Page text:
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The music of Béla Bartók

Author: Paul Wilson
Publisher: New Haven : Yale University Press, ©1992.
Series: Composers of the twentieth century.
Edition/Format:   Book : EnglishView all editions and formats
Database:WorldCat
Summary:
In this book, Paul Wilson presents a new theoretical and analytical approach to the music of Bela Bartok, Hungary's most famous composer and a key figure in twentieth-century music. Wilson explains his theory and then applies it to five important pieces: the Sonata for Piano, the Third Quartet, and movements from the Fifth Quartet, the Sonata for Two Pianos and Percussion, and the Concerto for Orchestra. According
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Genre/Form: Criticism, interpretation, etc
Named Person: Béla Bartók; Béla Bartók; Béla Bartók; Béla Bartók; Béla Bartók; Béla Bartók; Béla Bartók; Béla Bartók; Béla Bartók; Béla Bartók; Béla Bartók; Béla Bartók
Document Type: Book
All Authors / Contributors: Paul Wilson
ISBN: 0300051115 9780300051117
OCLC Number: 24544088
Description: ix, 222 p. : ill. ; 25 cm.
Contents: Introduction: First Steps Toward a Theory --
1. Theory. 1. Fundamentals: Source Sets, Harmonic Function, Privileged Pattern, and Context. 2. A Model of Hierarchical Structure --
2. Analyses. 3. The Sonata for Piano. 4. The Third String Quartet. 5. The Fifth String Quartet, II and IV. 6. The Sonata for Two Pianos and Percussion, I and II. 7. The Concerto for Orchestra, I --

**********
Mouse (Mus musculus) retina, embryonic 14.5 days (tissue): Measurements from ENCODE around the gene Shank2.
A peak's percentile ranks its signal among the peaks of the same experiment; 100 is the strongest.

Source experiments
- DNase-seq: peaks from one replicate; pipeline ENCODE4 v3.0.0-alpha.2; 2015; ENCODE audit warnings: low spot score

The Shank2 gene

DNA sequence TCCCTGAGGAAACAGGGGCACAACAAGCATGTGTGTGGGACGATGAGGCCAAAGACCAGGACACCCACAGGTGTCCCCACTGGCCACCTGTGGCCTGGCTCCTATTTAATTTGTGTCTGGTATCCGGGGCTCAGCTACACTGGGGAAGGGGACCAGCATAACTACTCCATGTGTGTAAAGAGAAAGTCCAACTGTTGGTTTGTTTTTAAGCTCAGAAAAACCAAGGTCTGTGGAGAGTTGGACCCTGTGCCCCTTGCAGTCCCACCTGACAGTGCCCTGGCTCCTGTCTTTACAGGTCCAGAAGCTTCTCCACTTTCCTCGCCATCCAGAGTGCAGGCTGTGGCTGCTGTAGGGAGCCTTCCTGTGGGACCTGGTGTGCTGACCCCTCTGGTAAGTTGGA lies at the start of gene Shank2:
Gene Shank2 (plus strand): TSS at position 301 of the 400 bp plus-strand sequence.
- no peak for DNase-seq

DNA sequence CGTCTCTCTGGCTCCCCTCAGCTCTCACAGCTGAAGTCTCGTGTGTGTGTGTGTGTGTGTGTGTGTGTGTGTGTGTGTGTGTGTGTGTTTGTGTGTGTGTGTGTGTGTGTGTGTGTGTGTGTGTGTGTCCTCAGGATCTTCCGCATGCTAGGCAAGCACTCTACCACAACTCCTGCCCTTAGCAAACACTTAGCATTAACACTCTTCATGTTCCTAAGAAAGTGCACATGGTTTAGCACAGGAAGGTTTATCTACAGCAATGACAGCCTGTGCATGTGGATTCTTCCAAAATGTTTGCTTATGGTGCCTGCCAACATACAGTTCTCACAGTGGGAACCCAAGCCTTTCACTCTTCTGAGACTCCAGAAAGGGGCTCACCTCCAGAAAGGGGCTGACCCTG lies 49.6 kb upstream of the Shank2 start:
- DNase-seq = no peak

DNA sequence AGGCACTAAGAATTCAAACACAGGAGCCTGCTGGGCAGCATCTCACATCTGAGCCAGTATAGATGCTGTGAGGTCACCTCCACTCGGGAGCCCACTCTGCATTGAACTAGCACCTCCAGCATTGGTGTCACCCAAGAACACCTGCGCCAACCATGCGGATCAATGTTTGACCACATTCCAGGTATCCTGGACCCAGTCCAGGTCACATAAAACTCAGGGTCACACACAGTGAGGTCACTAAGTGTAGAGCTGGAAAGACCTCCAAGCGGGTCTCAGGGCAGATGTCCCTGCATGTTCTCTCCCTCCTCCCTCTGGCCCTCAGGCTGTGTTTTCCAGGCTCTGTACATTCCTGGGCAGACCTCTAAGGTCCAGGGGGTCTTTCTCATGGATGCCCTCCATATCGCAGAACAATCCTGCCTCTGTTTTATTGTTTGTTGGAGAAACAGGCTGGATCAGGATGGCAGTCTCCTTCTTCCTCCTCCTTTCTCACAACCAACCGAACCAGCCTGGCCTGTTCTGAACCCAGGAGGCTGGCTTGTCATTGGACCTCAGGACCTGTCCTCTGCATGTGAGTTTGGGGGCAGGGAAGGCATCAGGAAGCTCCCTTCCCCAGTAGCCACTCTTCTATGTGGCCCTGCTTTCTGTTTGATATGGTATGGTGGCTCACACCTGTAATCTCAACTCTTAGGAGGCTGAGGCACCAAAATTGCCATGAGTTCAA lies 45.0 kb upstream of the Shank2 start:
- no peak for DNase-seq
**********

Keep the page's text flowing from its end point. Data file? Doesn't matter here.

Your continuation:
Appendix: Erno Lendvai and the Axis System.
Series Title: Composers of the twentieth century.
Responsibility: Paul Wilson.
More information:

Abstract:

In this book, Paul Wilson presents a new theoretical and analytical approach to the music of Bela Bartok, Hungary's most famous composer and a key figure in twentieth-century music. Wilson explains his theory and then applies it to five important pieces: the Sonata for Piano, the Third Quartet, and movements from the Fifth Quartet, the Sonata for Two Pianos and Percussion, and the Concerto for Orchestra. According to Wilson, earlier critics of Bartok's music have often.

sought to discover an unvarying precompositional system that accounted for individual musical events. Wilson's approach is different in that he develops a way to explore each work within the musical contexts that the work itself creates and sustains. Wilson begins by discussing a number of fundamental musical materials that Bartok employed throughout his oeuvre. Using these materials as foundations, he then describes a series of flexible, behaviorally defined harmonic.

functions and a model of pitch hierarchy based on the functions and on several connective designs. Wilson shows how these hierarchical structures provide meaningful forces for coherence and for dynamism and progressional drive in the music. After analyzing the five works from Bartok's oeuvre, he concludes by explaining the philosophical similarities between his theory and the work of David Lewin and Charles Taylor in the related fields of perception and hermeneutics.

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Linked Data


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